The early years of America's car industry is a captivating story with numerous entrepreneurs vying for dominance. As automobiles became more sophisticated, 1912 witnessed William P. Snyder Jr., from Sewickley, Pa., procure a brand-new automobile, the Simplex 50 HP Toy-Tonneau. Impressively, 111 years later, this car still belongs to the Snyder family and is set to be a highlight at the Gooding & Company's auction in Pebble Beach on August 18 and 19.

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It's rare to find a century-old car in the hands of its original owner or their heirs, making this Simplex an extraordinary gem. Beyond its unique ownership lineage, the Simplex was a revolutionary vehicle of its era.

In 1907, affluent textile trader Herman Broesel founded the Simplex Automobile Company, taking over S & M Simplex. This included facilities in Manhattan and innovative engine designs by Edward Franquist. Soon after, the pioneering Simplex 50 HP car was launched, gaining acclaim by winning at various racing events.

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On the streets, the Simplex 50 HP boasted speeds up to 80 mph, making it popular among America's elite drivers. Numerous affluent customers chose bespoke bodies from renowned coachbuilders. However, by 1914, financial magnates, including descendants of B.F. Goodrich, acquired the company, leading to significant changes, including relocation and engine modifications. With the onset of World War I, the factory pivoted to aircraft engine manufacturing, eventually leading to the closure of Simplex after producing around 1,460 vehicles.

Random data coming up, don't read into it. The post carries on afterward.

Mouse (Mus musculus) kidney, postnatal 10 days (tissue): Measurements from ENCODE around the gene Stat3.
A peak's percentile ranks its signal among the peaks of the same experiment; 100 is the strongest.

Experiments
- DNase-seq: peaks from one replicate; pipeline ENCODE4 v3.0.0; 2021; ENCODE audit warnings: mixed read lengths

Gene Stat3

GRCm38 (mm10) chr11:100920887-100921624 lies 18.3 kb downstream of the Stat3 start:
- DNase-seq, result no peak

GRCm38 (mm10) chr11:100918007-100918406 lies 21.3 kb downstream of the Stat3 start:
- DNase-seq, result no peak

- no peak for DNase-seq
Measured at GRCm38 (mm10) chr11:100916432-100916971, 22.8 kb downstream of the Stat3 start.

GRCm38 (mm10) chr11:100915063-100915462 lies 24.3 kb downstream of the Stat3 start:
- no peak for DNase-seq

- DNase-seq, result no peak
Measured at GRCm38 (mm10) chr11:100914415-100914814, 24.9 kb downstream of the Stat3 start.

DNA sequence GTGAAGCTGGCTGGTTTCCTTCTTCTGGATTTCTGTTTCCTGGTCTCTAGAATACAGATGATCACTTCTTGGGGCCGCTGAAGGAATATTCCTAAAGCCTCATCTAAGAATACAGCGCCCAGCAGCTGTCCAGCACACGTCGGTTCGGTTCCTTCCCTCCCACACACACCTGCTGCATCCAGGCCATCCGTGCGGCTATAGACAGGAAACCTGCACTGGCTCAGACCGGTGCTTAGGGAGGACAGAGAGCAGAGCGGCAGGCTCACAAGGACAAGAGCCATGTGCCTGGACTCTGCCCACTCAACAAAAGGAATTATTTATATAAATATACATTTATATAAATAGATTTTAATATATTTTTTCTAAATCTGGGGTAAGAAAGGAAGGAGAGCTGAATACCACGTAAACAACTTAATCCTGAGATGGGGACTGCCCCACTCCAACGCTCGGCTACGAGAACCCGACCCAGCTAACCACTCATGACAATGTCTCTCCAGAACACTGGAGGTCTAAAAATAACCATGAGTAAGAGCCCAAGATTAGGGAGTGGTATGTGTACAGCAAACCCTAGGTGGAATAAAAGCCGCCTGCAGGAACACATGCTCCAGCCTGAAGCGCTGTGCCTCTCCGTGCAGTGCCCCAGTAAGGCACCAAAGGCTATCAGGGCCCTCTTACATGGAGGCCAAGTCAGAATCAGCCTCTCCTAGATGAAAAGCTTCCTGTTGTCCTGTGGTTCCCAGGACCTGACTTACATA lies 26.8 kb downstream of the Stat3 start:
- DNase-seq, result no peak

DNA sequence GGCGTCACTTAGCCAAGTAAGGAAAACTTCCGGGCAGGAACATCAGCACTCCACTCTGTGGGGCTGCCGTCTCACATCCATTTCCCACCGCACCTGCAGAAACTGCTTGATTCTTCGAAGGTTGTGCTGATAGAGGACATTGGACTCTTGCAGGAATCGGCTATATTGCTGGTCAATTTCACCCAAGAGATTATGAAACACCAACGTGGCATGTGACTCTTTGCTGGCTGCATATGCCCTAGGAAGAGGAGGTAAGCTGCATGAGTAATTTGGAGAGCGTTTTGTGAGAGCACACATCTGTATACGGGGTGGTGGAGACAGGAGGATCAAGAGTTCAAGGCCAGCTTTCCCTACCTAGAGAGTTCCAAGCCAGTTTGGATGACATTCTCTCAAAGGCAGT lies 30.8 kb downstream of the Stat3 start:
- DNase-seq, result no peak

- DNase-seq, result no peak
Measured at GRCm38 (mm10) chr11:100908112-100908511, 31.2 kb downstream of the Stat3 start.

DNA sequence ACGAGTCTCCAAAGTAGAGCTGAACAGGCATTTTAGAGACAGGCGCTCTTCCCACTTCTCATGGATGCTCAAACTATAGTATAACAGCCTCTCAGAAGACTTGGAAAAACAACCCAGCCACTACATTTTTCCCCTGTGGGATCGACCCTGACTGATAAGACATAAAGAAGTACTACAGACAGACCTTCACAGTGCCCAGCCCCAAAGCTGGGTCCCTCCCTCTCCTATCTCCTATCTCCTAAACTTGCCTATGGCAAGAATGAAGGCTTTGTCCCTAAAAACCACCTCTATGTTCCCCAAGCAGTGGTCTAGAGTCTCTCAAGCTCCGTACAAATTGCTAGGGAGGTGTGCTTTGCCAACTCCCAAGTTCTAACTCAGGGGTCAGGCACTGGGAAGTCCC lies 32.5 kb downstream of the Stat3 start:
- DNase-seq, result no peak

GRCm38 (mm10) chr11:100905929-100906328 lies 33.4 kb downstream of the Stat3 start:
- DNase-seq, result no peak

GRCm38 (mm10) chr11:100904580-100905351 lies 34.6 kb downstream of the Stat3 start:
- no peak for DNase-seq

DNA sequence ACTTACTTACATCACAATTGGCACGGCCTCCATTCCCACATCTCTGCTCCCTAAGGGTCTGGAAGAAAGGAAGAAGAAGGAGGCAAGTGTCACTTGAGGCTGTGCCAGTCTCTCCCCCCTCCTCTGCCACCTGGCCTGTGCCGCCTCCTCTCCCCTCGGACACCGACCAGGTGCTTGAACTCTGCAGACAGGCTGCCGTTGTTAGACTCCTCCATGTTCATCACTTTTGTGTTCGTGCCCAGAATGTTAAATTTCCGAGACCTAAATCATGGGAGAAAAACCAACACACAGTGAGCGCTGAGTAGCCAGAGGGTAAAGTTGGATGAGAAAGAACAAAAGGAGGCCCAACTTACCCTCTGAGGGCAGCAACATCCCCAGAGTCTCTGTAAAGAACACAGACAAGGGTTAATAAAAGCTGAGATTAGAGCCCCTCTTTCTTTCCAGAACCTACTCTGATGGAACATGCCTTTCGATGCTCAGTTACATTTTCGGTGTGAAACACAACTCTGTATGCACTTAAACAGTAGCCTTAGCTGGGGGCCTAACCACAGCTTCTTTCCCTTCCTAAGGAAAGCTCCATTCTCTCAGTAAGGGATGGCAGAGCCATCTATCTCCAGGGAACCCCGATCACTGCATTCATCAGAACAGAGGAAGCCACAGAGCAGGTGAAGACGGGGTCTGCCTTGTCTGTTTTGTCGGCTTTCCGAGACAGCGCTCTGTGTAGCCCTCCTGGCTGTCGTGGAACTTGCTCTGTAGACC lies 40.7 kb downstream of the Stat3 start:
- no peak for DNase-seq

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Automobile enthusiast Henry Austin Clark Jr., a known Simplex owner, once described the power and thrill of driving a 50 HP as unmatched, further illustrating why these cars commanded high prices.

In 1911, William P. Snyder Jr. approached J.M. Quinby & Co., a renowned body maker for Simplex, to craft his car. The specifications included a shorter chassis, two-seater design, and unique color combinations. However, after a mishap on the road, the vehicle was returned for modifications, intending to promote safer driving habits.

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The car, which is now up for auction, still retains its 1912 bodywork. Passed down through the Snyder generations, it even bagged an award at the 2013 Pebble Beach Concours d’Elegance. The vehicle, accompanied by a plethora of original records and images, is expected to fetch a top bid of around $4 million.

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